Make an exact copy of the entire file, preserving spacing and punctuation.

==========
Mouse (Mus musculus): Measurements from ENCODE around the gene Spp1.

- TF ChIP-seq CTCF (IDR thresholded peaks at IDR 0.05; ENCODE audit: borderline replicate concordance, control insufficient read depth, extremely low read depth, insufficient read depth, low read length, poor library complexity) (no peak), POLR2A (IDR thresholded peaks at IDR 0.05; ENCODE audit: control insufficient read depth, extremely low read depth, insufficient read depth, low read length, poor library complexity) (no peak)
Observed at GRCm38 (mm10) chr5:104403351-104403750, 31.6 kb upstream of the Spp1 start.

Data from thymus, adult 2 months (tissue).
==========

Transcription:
Mouse (Mus musculus): Measurements from ENCODE around the gene Spp1.

- TF ChIP-seq CTCF (IDR thresholded peaks at IDR 0.05; ENCODE audit: borderline replicate concordance, control insufficient read depth, extremely low read depth, insufficient read depth, low read length, poor library complexity) (no peak), POLR2A (IDR thresholded peaks at IDR 0.05; ENCODE audit: control insufficient read depth, extremely low read depth, insufficient read depth, low read length, poor library complexity) (no peak)
Observed at GRCm38 (mm10) chr5:104403351-104403750, 31.6 kb upstream of the Spp1 start.

Data from thymus, adult 2 months (tissue).